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In vitro infection with Theileria parva is associated with IL-10 expression in all bovine lymphocyte lineages

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Health & Diseases
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Biological & environmental
Ballingall, K.T.; McKeever, D.J.; Nyanjui, J.K.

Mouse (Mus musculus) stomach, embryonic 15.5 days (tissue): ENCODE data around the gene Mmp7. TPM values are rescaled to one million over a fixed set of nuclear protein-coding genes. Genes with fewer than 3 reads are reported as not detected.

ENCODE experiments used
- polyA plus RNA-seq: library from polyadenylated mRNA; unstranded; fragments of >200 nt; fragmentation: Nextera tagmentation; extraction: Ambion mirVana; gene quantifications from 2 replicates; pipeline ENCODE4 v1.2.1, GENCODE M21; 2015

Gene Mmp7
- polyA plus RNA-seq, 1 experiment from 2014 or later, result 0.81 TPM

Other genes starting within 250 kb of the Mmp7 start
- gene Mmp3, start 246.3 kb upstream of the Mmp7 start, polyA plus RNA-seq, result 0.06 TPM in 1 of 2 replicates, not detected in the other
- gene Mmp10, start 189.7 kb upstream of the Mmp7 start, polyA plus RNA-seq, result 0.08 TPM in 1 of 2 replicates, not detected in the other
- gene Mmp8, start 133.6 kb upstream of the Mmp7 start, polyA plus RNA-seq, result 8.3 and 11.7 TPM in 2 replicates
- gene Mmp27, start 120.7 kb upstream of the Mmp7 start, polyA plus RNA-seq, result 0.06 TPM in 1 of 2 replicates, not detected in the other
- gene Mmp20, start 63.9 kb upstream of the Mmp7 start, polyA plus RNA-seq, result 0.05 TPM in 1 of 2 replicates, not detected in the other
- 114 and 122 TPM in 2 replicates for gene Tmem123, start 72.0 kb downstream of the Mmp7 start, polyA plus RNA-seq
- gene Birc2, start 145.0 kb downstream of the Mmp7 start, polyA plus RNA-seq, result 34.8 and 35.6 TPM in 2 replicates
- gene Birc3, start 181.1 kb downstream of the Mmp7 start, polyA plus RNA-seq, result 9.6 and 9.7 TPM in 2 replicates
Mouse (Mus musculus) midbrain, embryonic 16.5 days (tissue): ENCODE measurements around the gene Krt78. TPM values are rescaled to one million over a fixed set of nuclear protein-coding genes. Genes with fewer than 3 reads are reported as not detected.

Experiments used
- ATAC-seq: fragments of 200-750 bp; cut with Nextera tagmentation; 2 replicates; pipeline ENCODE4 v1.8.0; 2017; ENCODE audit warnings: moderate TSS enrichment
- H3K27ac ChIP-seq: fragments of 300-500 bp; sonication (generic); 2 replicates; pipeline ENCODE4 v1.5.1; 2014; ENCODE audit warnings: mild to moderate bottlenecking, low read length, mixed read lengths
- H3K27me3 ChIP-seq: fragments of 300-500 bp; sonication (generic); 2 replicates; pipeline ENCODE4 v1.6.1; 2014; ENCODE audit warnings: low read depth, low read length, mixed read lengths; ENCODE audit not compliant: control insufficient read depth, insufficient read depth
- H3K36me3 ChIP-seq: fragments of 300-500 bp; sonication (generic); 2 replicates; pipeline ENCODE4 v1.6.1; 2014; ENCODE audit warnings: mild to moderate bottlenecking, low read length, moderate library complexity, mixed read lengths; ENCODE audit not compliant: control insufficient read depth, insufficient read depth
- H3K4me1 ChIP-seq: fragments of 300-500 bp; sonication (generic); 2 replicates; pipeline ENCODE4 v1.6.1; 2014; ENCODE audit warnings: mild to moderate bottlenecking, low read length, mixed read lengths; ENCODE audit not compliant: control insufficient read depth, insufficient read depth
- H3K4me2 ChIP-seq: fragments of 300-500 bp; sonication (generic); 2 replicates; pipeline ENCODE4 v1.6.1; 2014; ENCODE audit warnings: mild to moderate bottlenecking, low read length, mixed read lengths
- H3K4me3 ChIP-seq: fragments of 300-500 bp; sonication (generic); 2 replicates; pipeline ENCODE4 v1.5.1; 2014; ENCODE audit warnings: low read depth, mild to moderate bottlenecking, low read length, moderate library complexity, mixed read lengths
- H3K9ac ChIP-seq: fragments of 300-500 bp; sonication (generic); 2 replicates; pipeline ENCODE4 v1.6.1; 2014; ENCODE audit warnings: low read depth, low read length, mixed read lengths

The protozoan parasite Theileria parva infects and transforms bovine lymphocytes, giving rise to a fatal lymphoproliferative condition known as East Coast fever. Although immune cattle mount strong cytolytic T lymphocyte responses to the parasite, naive animals appear unable to respond and develop severe immunopathological lesions. We have investigated the patterns of cytokine mRNA expressed by 19 bulk and cloned parasite-infected lymphoblast cell lines using a multiplex PCR system. Considerable variation was observed in the cytokine profiles of these lines and only IL10 was universally expressed. Investigation of cloned lines representing the major bovine lymphocyte populations failed to reveal a lineage-specific pattern of cytokine mRNA expression that could be associated with infection. Nonetheless, analysis of a CD4+ T cell clone before and after transformation with the parasite indicated that infection does alter the pattern of cytokine expression, with apparent upregulation of IL10. These observations raise the possibility that IL10 derived from infected cells may influence the immune responses of naive cattle to challenge.